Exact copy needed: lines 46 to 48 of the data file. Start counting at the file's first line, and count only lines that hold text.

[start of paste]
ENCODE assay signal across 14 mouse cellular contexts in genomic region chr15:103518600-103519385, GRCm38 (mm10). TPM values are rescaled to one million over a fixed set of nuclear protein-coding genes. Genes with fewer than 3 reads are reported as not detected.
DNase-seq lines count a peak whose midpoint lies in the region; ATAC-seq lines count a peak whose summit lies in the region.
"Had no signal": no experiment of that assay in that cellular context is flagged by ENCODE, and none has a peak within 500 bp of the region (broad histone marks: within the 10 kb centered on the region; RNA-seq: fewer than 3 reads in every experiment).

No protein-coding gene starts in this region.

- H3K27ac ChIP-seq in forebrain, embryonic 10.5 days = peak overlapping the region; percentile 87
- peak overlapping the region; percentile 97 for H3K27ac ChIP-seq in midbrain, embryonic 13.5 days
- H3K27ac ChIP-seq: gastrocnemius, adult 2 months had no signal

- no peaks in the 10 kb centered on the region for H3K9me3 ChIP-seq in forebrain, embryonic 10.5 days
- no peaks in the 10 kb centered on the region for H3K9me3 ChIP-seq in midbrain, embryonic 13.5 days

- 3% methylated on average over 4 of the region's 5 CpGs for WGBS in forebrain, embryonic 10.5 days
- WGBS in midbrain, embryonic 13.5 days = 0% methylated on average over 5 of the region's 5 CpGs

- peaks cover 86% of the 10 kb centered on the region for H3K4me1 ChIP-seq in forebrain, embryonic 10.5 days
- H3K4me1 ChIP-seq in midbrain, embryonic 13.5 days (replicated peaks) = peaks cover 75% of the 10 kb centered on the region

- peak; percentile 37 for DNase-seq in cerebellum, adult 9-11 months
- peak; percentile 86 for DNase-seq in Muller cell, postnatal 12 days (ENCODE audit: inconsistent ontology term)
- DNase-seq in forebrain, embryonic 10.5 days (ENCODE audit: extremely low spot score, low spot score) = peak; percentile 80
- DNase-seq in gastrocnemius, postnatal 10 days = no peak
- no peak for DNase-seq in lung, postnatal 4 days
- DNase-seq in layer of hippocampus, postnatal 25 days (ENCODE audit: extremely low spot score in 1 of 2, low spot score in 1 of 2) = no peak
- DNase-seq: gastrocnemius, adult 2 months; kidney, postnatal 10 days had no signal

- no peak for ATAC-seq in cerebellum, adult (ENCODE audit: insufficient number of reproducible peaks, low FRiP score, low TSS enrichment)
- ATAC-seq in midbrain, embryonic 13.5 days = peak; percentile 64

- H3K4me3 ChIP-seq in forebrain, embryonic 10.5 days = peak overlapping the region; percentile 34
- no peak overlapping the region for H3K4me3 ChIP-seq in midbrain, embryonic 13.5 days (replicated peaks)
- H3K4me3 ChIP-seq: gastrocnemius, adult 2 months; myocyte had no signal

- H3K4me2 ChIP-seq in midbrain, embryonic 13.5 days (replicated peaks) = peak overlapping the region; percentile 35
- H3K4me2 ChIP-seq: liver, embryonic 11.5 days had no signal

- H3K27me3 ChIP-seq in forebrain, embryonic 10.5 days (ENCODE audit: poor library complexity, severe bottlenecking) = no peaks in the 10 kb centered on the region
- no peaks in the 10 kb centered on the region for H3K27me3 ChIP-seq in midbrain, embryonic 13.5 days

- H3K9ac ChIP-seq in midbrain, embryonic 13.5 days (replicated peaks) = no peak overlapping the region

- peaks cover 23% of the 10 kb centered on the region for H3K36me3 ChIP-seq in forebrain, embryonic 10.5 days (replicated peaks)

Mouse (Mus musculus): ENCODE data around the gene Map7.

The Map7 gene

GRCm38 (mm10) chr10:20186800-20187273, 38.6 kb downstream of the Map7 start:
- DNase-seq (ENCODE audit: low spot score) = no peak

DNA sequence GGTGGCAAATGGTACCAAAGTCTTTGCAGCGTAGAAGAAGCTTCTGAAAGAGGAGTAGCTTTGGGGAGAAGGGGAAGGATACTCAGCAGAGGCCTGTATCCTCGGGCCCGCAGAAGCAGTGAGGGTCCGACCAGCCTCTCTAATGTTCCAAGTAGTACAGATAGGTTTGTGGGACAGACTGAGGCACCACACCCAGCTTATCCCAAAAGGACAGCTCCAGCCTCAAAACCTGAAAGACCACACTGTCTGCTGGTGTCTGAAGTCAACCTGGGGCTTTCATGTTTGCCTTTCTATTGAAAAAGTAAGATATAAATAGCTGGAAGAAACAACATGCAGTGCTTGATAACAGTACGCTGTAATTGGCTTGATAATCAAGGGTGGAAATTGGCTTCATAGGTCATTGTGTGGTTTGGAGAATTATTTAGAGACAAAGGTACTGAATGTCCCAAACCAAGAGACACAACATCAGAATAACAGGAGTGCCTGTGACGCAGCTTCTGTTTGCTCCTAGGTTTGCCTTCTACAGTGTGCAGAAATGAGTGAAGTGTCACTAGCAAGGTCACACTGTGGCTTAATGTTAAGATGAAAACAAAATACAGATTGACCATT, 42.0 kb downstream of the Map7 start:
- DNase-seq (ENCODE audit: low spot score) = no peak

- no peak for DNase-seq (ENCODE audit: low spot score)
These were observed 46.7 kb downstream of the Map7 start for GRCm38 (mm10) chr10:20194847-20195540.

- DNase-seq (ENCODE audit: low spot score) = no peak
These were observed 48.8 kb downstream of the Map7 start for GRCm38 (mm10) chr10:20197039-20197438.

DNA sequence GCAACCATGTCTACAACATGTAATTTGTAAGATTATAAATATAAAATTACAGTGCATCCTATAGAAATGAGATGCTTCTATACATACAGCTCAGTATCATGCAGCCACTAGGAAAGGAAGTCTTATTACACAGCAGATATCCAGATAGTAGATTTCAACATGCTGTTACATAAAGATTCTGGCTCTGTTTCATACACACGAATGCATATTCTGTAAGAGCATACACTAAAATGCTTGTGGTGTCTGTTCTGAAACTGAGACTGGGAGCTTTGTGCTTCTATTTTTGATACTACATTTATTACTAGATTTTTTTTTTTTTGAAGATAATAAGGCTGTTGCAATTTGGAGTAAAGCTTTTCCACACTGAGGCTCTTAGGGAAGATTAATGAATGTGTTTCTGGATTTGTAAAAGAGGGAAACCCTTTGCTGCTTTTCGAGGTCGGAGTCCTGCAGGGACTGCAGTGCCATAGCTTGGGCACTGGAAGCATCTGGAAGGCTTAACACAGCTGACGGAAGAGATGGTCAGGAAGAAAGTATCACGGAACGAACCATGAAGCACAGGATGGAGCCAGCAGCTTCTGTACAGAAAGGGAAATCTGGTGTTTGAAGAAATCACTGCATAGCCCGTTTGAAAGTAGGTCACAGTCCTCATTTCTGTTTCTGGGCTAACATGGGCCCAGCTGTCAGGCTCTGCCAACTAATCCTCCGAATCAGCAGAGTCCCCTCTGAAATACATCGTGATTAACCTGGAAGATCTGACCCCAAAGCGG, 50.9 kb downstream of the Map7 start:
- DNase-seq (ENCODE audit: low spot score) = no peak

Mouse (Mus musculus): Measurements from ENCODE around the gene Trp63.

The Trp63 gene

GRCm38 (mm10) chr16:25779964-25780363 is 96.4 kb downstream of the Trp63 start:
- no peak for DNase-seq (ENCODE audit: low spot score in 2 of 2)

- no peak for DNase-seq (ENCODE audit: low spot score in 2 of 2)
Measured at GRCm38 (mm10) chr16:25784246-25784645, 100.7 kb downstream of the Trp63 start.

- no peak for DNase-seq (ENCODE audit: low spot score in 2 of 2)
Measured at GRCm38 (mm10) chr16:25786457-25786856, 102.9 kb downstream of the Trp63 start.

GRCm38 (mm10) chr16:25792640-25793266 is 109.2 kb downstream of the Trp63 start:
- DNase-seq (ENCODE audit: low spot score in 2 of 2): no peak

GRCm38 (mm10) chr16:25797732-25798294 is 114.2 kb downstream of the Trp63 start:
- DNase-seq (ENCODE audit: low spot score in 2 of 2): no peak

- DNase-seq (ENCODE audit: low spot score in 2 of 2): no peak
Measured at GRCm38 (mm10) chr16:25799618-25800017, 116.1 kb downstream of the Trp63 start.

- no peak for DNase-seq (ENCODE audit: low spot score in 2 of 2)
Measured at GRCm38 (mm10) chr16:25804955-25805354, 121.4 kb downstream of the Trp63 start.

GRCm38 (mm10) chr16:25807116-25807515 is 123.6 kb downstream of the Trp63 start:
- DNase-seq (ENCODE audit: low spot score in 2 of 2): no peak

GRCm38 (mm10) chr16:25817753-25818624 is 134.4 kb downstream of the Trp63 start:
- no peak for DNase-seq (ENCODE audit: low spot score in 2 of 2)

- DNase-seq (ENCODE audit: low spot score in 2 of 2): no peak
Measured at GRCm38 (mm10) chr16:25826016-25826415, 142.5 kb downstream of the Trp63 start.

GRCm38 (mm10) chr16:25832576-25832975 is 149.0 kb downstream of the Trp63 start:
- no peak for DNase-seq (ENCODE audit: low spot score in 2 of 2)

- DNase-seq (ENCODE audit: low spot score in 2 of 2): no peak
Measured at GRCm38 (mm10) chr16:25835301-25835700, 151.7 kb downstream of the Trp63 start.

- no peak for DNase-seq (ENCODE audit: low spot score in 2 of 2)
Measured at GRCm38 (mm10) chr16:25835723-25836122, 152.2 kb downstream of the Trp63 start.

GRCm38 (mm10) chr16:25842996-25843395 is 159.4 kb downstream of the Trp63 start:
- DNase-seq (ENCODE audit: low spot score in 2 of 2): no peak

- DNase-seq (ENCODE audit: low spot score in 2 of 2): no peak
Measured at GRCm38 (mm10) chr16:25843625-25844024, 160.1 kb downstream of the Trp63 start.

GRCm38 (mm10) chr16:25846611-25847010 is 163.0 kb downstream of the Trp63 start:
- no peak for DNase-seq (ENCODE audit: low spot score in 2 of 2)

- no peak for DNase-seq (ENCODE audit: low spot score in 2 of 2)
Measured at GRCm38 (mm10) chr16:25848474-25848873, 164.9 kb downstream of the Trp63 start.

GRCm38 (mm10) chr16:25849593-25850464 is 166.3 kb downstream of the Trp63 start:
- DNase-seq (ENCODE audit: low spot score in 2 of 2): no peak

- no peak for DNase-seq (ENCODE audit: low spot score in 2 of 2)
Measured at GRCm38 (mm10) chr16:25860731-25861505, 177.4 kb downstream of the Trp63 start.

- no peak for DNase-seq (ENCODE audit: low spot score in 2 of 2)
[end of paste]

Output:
GRCm38 (mm10) chr16:25779964-25780363 is 96.4 kb downstream of the Trp63 start:
- no peak for DNase-seq (ENCODE audit: low spot score in 2 of 2)

- no peak for DNase-seq (ENCODE audit: low spot score in 2 of 2)